The concept initially caught the attention of a group of local filmmakers who approached Mauldin four years ago about turning the pilot script into a series. After a couple production meetings, the team relocated for work, and the project fell by the wayside. Saenz had a copy of the script and refused to let it die. She sent the script to local filmmaker Drew Brown, who contacted Mauldin the next day about reviving the project.
“When Drew contacted me after reading the pilot script, I felt like the project had been reinvigorated. We met to speak about the project at length, and he just felt like the right director, the right guy to put my characters on camera. He totally understood the humor, and we seemed to be on the exact same page when it came to our vision for the series. I was very familiar with Drew’s work and was completely flattered that he wanted to take on my project,” she says.
“Drew approaches everything with such passion and focus, and you absolutely see that in his work. He’s an actor, director, filmmaker–he does it all–so he’s fantastic at conducting what’s going on both in front of and behind the camera. He’s also kind, patient, professional, and just an all-around brilliant human, so its a dream and a pleasure to work with him,” says Mauldin.
Mauldin wrote the part of Duke specifically for Waller. His character was originally slated to appear in just two episodes, but she ended up writing him into nearly show after his performance in the pilot episode. “Josh has been there from the beginning. His performance is so nuanced and funny; I love watching him play that part,” she says, “All the actors in our series are people that I’ve either seen perform in local productions or have had the pleasure of sharing the stage with, so I’ve definitely tailored a lot of the characters to fit their individual talents. The talent that we have working both on and off camera is so stellar. I’m gobsmacked that they all wholeheartedly agreed to be a part of this.”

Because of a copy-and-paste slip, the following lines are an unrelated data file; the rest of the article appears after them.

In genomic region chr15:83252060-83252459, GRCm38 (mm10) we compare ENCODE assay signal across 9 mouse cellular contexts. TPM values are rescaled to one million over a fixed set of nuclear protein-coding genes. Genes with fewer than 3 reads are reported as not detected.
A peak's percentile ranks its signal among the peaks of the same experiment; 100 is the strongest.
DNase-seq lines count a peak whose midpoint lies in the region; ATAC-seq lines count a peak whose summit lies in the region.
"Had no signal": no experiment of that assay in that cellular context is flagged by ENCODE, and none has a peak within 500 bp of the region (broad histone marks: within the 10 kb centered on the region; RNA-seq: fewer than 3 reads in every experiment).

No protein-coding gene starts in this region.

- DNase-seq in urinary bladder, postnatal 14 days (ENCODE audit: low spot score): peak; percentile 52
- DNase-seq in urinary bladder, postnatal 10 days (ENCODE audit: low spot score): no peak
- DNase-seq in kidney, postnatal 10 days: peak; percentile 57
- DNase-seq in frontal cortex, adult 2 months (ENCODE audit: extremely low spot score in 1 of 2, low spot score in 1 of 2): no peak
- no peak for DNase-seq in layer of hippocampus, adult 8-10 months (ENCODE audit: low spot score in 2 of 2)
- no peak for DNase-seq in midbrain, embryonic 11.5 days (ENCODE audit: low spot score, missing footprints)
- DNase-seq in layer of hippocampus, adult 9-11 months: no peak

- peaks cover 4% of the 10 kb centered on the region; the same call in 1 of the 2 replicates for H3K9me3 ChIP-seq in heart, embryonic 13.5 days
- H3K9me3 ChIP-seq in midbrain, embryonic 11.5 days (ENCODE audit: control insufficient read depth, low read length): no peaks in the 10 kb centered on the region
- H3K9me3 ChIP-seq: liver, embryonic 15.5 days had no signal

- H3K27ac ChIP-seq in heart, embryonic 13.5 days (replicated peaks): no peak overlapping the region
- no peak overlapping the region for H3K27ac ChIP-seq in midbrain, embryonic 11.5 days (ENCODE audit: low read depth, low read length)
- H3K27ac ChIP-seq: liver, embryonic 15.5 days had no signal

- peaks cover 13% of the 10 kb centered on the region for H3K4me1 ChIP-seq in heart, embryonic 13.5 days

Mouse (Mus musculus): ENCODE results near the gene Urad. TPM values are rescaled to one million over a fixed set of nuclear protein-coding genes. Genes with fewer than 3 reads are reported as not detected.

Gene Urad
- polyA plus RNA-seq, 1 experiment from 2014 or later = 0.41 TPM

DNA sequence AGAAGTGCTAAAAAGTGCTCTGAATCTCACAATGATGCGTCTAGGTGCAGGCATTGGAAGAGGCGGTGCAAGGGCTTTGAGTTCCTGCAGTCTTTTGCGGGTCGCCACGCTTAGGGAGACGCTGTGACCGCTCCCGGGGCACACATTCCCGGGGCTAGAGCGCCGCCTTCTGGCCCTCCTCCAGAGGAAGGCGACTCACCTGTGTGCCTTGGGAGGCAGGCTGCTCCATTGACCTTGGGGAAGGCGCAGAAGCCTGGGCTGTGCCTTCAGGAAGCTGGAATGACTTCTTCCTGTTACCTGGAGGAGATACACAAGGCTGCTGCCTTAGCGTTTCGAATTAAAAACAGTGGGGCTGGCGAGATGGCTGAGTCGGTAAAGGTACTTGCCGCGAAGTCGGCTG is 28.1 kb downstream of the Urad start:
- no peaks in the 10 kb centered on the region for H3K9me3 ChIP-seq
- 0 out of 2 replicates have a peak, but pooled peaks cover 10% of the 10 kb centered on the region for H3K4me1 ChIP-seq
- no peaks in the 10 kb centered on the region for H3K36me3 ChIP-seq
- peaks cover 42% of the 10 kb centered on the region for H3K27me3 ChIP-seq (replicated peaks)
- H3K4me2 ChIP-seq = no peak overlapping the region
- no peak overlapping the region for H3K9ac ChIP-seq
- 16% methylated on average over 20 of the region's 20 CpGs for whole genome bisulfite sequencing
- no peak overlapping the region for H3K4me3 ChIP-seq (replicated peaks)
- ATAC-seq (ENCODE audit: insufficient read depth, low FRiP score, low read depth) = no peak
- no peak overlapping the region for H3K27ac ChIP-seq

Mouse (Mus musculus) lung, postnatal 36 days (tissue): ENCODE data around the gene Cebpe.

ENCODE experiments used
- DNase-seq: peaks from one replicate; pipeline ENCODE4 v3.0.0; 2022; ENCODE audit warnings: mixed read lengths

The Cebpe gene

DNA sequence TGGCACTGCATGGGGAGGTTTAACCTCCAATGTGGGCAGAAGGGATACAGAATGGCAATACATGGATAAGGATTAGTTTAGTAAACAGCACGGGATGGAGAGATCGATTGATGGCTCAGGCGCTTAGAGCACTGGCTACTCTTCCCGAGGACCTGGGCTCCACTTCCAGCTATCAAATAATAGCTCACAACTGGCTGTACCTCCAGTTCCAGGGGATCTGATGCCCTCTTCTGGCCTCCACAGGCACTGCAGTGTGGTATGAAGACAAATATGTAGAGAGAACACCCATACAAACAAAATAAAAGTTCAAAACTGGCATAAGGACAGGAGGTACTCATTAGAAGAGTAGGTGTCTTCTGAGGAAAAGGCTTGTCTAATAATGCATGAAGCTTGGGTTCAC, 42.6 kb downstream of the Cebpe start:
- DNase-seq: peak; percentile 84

With a limited budget, “Lemoncurd” relies on the support of the creative community of local filmmakers and actors. Mauldin, Brown, and Saenz meet ahead of each episode to coordinate budget, props, wardrobe, script changes, and rehearsals. They set about buying, ordering, borrowing, or sending Mauldin’s mom out for last minute provisions. “I also try to keep budget in mind when I’m writing. There’s a reason that Virginia never makes filet mignon,” says Mauldin.
With the first two episodes under their belt, the team is hoping expand their reach with a six-episode series package to showcase at film festivals and other events. The team was recently Best Tech Crew, Writing, Actress, Acting Ensemble, Directing, Best Film, and the Audience Choice at the LOL JAX Film Festival held at Sun-Ray Cinema.
Utilizing a digital platform allows the team to create inexpensive content in snack-size portions to give audiences a taste of what they could accomplish given a bigger budget. A GoFundMe campaign is raising funds to finish the first season with the hopes of a second season.
“Our stratosphere goals are that it gets the attention of some reputable streaming service and gets picked up for a series, but I think we mostly just want enough money to make a second season,” says Mauldin. “We’ve used these episodes so far to introduce all these characters and showcase their lives, and now we want a place for them to grow. I sincerely hope we get the chance to make that happen. “